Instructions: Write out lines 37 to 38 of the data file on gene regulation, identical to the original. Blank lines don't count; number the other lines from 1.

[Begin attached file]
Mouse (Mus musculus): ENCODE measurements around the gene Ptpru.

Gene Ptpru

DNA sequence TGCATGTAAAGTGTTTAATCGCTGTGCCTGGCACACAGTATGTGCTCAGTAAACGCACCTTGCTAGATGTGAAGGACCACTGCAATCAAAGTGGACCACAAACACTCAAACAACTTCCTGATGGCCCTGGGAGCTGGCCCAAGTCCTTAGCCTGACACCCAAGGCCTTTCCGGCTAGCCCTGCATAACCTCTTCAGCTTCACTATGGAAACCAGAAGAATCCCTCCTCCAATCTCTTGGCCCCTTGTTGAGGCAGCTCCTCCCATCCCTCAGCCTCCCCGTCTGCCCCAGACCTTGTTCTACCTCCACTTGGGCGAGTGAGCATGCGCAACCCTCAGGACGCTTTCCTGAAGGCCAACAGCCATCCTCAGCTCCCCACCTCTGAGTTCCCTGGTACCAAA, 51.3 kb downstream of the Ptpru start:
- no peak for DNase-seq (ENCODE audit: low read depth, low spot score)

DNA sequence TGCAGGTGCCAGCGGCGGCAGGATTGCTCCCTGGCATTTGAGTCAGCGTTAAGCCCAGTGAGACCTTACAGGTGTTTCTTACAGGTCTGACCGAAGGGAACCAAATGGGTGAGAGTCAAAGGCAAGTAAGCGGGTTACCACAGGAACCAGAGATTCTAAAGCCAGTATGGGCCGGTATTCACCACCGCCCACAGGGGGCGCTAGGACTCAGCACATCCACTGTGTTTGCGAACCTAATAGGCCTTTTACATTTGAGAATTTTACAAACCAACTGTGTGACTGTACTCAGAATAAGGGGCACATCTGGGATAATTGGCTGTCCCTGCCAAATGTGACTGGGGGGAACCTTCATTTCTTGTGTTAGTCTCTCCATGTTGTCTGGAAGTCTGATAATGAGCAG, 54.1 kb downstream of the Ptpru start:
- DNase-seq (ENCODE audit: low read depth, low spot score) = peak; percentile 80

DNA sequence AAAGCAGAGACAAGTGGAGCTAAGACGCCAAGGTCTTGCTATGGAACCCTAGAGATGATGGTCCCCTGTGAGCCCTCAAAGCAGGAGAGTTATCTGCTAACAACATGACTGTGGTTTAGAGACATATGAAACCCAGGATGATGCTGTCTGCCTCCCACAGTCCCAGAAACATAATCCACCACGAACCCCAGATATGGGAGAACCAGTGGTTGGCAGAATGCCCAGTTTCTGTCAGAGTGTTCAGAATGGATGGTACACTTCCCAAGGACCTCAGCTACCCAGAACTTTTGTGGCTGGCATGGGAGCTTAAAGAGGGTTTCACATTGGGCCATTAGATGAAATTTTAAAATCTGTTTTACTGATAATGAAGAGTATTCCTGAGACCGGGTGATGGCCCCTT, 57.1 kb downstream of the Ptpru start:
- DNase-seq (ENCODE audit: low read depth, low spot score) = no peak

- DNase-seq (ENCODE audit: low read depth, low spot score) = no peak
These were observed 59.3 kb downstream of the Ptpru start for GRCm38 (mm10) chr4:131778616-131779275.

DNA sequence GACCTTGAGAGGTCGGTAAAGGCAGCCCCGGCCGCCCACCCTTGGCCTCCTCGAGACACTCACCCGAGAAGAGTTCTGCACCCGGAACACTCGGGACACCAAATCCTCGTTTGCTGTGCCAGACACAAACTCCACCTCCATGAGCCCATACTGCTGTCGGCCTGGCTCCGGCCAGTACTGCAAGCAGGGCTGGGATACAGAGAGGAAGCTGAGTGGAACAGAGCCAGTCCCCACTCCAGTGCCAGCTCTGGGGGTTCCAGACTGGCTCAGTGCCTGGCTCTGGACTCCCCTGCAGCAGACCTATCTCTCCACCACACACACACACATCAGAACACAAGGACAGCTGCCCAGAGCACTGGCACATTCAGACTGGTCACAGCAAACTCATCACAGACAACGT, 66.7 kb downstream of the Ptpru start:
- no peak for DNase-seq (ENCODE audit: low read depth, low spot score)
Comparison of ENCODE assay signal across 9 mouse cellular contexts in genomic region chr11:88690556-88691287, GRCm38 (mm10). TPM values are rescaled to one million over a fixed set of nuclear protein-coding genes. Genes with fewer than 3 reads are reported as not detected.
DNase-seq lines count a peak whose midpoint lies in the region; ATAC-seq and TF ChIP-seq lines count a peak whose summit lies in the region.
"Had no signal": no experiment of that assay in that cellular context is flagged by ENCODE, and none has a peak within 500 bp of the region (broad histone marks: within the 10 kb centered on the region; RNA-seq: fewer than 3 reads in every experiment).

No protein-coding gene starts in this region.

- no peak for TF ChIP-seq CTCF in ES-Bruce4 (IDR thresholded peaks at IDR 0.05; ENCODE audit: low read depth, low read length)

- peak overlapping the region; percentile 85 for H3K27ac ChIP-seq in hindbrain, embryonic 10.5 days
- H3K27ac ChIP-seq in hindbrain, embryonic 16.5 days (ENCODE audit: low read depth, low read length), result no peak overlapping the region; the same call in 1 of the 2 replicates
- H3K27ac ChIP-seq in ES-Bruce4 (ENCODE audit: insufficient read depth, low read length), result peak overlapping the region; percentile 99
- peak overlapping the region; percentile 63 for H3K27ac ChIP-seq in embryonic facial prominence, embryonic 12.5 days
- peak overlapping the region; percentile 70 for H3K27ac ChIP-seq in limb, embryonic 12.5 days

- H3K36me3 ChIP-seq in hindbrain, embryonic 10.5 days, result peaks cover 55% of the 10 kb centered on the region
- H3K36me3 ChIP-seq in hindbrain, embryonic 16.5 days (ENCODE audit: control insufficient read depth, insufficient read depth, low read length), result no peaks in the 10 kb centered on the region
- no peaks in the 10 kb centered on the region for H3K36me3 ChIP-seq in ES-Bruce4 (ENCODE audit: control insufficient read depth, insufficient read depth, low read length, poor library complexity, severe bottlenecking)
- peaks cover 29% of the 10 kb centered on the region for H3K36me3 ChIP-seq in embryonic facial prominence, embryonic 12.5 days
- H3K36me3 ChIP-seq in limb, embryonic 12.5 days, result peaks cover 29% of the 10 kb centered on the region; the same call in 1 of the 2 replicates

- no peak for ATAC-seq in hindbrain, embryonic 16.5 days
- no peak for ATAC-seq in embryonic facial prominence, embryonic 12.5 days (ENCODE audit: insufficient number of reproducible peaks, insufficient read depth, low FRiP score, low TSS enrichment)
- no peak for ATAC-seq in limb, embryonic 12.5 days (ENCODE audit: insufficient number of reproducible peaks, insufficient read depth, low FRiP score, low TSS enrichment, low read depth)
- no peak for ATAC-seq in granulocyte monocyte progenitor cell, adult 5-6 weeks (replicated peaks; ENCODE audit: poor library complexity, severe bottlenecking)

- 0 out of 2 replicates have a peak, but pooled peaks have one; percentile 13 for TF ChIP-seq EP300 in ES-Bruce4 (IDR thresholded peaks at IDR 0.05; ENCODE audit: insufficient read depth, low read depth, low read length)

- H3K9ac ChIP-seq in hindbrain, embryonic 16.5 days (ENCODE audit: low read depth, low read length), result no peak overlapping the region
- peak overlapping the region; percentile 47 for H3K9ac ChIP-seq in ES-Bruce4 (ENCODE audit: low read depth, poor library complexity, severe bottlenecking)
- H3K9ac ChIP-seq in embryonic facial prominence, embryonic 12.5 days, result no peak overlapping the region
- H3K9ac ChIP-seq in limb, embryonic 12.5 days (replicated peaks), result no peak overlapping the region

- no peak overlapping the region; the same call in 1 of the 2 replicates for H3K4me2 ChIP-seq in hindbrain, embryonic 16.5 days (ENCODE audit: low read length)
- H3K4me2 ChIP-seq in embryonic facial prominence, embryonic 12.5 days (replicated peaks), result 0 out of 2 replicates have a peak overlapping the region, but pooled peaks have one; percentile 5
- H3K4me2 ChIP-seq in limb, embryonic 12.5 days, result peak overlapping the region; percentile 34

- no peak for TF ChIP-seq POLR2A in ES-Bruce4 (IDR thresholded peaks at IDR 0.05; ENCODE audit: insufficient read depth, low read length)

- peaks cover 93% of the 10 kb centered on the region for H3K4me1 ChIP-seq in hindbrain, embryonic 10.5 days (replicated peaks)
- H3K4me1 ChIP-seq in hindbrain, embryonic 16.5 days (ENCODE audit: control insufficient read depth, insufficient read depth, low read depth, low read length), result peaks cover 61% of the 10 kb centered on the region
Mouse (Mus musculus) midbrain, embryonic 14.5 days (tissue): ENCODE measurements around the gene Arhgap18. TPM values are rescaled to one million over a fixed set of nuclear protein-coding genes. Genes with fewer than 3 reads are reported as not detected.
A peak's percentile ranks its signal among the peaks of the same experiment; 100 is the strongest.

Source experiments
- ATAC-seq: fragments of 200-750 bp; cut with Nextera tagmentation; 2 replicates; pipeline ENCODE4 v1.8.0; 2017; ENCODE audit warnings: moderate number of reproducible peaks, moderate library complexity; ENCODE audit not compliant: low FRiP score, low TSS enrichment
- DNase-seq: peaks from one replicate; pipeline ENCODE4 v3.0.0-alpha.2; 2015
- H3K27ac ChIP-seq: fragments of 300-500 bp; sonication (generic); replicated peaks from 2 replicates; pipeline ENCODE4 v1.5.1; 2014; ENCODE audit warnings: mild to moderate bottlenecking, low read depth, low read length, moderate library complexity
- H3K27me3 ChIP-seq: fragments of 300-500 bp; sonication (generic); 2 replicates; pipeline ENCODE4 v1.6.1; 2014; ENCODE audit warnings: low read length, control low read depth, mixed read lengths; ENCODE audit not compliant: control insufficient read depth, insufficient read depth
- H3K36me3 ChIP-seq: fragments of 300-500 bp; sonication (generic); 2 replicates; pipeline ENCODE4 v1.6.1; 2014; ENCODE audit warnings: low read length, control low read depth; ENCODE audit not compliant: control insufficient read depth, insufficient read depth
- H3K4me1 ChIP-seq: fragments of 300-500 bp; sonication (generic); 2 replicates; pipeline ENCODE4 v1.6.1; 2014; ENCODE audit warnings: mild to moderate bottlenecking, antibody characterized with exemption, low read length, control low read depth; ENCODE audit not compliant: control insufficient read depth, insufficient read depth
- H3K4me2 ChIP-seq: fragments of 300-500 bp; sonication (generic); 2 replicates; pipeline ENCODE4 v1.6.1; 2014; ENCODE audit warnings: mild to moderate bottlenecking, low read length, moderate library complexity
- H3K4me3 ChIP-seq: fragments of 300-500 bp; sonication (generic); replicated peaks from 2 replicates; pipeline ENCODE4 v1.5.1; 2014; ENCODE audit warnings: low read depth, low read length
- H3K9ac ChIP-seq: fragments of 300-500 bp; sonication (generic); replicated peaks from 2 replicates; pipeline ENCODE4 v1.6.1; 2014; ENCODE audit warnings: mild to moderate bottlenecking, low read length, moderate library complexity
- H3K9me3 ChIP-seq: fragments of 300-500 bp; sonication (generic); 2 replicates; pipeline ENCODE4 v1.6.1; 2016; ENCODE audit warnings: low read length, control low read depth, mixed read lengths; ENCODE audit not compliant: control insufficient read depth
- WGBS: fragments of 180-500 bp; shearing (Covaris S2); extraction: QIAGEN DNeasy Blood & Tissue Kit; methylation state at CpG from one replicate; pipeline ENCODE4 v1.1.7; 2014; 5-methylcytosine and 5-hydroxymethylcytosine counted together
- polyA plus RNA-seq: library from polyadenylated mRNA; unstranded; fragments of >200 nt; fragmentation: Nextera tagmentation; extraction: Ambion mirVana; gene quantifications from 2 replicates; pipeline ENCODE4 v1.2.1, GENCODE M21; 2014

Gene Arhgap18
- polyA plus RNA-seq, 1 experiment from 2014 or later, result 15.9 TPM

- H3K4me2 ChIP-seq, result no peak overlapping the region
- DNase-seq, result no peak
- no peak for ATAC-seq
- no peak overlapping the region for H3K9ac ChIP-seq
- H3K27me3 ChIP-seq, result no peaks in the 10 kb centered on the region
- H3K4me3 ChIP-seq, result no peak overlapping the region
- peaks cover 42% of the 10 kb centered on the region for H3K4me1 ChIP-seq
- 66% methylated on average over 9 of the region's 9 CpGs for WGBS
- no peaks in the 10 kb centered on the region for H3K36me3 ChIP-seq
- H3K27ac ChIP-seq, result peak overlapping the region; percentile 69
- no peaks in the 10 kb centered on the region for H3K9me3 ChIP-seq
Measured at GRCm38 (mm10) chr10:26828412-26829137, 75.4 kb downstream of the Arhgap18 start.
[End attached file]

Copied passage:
- no peak overlapping the region; the same call in 1 of the 2 replicates for H3K4me2 ChIP-seq in hindbrain, embryonic 16.5 days (ENCODE audit: low read length)
- H3K4me2 ChIP-seq in embryonic facial prominence, embryonic 12.5 days (replicated peaks), result 0 out of 2 replicates have a peak overlapping the region, but pooled peaks have one; percentile 5